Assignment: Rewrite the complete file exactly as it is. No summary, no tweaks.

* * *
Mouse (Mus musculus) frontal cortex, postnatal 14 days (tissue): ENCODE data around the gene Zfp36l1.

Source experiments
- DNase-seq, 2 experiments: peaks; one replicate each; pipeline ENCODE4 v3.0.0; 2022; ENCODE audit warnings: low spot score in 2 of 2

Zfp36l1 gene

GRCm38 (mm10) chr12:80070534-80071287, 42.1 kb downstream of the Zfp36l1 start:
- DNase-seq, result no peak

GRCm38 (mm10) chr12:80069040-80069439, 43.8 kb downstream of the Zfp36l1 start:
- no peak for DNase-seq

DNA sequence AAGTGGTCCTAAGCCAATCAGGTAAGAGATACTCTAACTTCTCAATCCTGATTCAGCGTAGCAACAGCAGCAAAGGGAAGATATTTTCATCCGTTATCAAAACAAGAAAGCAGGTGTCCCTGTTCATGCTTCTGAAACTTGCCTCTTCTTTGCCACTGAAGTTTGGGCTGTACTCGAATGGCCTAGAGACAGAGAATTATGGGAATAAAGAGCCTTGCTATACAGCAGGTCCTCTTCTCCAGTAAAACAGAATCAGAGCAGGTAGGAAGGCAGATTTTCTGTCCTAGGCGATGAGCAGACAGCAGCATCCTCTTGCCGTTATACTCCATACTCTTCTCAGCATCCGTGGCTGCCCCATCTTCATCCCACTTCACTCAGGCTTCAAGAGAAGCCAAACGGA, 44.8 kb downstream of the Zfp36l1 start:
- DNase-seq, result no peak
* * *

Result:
Mouse (Mus musculus) frontal cortex, postnatal 14 days (tissue): ENCODE data around the gene Zfp36l1.

Source experiments
- DNase-seq, 2 experiments: peaks; one replicate each; pipeline ENCODE4 v3.0.0; 2022; ENCODE audit warnings: low spot score in 2 of 2

Zfp36l1 gene

GRCm38 (mm10) chr12:80070534-80071287, 42.1 kb downstream of the Zfp36l1 start:
- DNase-seq, result no peak

GRCm38 (mm10) chr12:80069040-80069439, 43.8 kb downstream of the Zfp36l1 start:
- no peak for DNase-seq

DNA sequence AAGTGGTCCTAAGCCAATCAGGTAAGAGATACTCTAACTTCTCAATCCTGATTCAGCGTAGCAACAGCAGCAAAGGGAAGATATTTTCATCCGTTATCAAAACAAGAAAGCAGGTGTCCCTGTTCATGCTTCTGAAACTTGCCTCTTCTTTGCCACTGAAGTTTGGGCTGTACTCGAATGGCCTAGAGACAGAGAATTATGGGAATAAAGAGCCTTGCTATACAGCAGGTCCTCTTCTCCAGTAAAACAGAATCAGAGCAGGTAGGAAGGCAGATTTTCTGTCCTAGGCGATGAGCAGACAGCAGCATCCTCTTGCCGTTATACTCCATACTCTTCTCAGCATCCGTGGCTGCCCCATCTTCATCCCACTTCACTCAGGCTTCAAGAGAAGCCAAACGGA, 44.8 kb downstream of the Zfp36l1 start:
- DNase-seq, result no peak